Aerial photo taken on June 11, 2018 shows a scenery of the Taihu Lake in Suzhou city, East China's Jiangsu Province. (Photo/Xinhua)
After farming crabs in Suzhou, Jiangsu Province, for about a decade, Shen Xingcai is quitting the environmentally unfriendly business to run a residential inn near popular Taihu Lake.
"I have farmed 1 hectare of hairy crabs in the eastern part of Taihu Lake," Shen said. "Like many of the villagers in Jinting township, I've signed a contract with the local government to stop. Government workers told us that the food we put into the water to feed the crabs pollutes the water. Crabs eating the weeds also damage the environment."
Hairy crabs, a seasonal delicacy, are farmed in 3,000 hectares of Taihu Lake, China's third-largest freshwater lake, but Suzhou's city government has ordered the removal of all the nets and tools used by the crab farmers by the end of this year.
"With 500,000 yuan ($73,110) compensation from the government, I plan to run a residential inn in our hometown, which I believe will attract more tourists and be better for the environment," Shen said.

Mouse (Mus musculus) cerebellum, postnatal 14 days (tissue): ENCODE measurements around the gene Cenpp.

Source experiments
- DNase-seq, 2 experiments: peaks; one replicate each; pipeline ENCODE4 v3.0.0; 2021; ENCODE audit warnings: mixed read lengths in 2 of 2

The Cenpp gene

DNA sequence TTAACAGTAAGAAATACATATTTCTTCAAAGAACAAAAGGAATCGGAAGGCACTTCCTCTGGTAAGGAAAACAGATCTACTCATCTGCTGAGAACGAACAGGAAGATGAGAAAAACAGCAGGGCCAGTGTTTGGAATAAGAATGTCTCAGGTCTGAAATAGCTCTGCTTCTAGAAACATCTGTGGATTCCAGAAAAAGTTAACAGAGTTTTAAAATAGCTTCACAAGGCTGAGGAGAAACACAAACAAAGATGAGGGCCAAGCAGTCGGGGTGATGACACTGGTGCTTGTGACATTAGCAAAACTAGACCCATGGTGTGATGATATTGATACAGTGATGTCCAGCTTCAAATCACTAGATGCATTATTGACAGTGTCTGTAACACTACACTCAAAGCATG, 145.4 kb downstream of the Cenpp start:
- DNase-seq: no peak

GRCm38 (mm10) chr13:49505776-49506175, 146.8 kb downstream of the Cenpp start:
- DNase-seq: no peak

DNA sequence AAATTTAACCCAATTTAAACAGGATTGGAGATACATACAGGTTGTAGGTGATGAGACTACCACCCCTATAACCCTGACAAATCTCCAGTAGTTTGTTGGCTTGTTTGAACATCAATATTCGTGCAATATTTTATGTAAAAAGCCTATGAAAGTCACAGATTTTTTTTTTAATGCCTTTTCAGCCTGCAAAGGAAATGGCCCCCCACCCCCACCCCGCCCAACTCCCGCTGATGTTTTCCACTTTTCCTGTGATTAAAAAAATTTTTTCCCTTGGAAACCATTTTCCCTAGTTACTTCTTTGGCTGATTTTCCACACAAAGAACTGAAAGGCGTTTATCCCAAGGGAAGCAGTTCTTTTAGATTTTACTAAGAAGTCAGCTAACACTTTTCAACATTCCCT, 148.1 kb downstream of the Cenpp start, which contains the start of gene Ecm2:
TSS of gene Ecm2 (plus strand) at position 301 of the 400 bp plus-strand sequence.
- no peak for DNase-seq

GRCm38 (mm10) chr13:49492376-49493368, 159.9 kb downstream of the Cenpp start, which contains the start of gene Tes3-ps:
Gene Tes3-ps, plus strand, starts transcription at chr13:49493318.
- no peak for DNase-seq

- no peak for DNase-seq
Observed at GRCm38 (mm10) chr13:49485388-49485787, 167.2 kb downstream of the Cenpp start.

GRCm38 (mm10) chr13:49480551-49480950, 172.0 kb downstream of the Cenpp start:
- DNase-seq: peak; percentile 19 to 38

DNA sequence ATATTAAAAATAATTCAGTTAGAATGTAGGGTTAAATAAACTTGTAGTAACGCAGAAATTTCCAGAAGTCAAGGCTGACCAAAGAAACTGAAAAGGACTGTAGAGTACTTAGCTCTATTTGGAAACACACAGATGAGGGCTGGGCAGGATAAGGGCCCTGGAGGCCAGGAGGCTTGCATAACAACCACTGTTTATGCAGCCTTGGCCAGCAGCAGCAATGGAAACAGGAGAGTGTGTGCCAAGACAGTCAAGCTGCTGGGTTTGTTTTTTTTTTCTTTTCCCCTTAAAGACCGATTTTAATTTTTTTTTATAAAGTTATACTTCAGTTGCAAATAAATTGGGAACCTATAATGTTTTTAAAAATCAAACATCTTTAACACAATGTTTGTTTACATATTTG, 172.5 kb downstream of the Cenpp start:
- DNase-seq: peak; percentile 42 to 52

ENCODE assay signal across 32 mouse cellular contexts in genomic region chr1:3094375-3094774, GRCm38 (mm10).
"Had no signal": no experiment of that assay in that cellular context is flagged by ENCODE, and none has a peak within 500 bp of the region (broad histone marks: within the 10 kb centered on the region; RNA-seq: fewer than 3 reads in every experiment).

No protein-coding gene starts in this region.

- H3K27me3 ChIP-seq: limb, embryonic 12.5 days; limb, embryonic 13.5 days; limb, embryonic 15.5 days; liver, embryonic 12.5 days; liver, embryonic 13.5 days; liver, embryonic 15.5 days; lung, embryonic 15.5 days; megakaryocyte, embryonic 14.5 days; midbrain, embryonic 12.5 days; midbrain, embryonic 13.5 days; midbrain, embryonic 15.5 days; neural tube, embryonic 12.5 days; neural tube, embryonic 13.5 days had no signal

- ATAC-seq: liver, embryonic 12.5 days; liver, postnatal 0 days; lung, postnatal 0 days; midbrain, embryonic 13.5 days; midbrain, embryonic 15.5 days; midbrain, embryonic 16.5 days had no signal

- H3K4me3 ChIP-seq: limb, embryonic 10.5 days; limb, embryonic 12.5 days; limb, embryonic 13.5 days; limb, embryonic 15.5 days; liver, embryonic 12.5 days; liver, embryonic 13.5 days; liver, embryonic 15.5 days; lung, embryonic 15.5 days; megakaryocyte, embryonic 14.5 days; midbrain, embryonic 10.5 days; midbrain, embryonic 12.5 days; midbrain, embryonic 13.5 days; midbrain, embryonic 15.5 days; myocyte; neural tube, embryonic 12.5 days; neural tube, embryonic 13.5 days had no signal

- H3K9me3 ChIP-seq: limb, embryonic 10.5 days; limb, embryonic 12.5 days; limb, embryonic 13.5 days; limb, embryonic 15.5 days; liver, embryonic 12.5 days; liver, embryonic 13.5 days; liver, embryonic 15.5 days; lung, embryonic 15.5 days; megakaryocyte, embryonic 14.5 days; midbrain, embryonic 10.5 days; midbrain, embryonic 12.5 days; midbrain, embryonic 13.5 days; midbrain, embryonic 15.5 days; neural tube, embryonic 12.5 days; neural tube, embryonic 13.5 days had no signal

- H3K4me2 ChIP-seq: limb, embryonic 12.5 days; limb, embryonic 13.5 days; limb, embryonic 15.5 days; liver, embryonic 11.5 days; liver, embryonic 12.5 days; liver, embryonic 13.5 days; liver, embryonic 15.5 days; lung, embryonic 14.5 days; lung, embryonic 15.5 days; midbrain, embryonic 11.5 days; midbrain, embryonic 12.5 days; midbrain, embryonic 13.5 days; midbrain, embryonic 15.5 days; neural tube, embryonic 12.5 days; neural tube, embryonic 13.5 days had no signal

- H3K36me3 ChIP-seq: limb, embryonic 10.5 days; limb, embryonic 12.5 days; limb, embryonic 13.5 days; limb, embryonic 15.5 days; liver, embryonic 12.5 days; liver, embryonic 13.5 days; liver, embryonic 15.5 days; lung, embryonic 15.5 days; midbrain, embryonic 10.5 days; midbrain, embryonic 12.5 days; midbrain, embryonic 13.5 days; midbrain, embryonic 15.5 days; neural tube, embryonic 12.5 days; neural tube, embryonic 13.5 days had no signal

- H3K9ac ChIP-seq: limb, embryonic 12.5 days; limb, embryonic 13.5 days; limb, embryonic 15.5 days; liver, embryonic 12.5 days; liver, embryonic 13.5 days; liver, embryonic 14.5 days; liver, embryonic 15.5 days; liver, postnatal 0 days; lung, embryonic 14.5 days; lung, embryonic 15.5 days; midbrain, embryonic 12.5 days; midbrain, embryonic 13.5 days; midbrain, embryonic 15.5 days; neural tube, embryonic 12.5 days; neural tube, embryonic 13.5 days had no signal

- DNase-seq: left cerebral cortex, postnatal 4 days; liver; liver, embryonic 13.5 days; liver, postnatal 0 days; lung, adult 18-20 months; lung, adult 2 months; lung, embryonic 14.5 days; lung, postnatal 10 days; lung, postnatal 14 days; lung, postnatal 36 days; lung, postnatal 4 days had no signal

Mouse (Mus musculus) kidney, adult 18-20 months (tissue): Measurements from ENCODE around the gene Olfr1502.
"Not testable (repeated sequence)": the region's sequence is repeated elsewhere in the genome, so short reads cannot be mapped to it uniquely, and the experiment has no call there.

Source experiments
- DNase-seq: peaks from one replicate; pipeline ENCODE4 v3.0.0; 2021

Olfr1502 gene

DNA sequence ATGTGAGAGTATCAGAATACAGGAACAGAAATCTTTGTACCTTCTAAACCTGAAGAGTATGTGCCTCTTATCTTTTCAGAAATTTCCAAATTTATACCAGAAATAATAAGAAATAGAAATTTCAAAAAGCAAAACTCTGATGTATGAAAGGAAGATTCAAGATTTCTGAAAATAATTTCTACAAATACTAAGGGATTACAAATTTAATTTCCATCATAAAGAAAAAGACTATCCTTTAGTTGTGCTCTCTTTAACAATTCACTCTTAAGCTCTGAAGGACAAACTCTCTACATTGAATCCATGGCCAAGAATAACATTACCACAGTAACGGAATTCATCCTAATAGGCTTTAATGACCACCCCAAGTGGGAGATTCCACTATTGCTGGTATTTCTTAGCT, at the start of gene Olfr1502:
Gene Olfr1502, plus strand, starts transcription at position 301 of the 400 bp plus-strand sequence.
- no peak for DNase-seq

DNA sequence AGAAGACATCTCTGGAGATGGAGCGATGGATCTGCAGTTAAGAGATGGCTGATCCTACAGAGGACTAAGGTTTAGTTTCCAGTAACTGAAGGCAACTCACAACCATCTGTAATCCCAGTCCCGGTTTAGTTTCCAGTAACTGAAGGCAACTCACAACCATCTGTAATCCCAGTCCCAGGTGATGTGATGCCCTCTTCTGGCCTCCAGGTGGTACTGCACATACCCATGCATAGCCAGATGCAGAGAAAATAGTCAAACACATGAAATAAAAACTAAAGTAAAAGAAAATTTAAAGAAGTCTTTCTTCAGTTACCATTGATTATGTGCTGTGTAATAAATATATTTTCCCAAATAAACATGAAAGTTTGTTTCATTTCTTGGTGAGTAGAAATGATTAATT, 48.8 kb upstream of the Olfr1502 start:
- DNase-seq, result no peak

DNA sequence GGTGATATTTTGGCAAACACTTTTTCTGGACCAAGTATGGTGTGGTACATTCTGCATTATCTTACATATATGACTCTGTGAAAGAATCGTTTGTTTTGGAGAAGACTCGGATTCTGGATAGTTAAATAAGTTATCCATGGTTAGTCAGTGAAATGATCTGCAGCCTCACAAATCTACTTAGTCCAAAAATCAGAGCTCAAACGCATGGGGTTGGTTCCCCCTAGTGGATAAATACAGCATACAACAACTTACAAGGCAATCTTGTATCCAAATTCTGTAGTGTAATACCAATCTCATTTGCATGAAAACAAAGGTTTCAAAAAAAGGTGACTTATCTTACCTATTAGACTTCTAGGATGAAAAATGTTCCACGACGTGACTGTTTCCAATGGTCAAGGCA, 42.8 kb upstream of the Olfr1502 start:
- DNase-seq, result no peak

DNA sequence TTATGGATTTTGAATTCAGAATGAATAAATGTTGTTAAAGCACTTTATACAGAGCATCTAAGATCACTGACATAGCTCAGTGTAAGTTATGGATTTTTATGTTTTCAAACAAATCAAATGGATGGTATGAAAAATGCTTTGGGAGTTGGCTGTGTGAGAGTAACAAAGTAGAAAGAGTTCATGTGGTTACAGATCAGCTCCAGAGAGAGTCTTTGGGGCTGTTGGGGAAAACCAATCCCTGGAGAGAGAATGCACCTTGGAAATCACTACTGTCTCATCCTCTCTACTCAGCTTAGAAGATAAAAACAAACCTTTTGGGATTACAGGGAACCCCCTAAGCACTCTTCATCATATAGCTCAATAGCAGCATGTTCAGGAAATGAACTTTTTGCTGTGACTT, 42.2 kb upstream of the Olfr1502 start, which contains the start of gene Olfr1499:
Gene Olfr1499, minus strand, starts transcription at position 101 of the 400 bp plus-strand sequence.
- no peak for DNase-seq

The Yangtze, China's longest river, was named for Yangzi township in Yangzhou, Jiangsu, during the Sui Dynasty (581-618). It runs through the southern part of Jiangsu to the East China Sea.
Jiangsu attracted 385.82 million tourists in the first half of this year, up 9.5 percent year-on-year, according to the provincial tourism bureau.
The province's 13 cities are listed as excellent tourism locations in China. Some of them, including Nanjing, Wuxi and Yangzhou, are also making great strides in protecting the rich natural and cultural resources along the Yangtze River.
"One of the biggest advantages of Jiangsu's tourism is its convenient transportation," said Liu Jiao, a visitor from Zaozhuang, Shandong Province. "It takes about 15 minutes from one city to another along the Shanghai-Nanjing high-speed railway.
"Taking a boat on the rivers and lakes of Jiangsu, tasting its fish and shrimp and visiting those ancient riverside houses interests many visitors, including me. I never thought I would like the moist air and crooked rivers so much."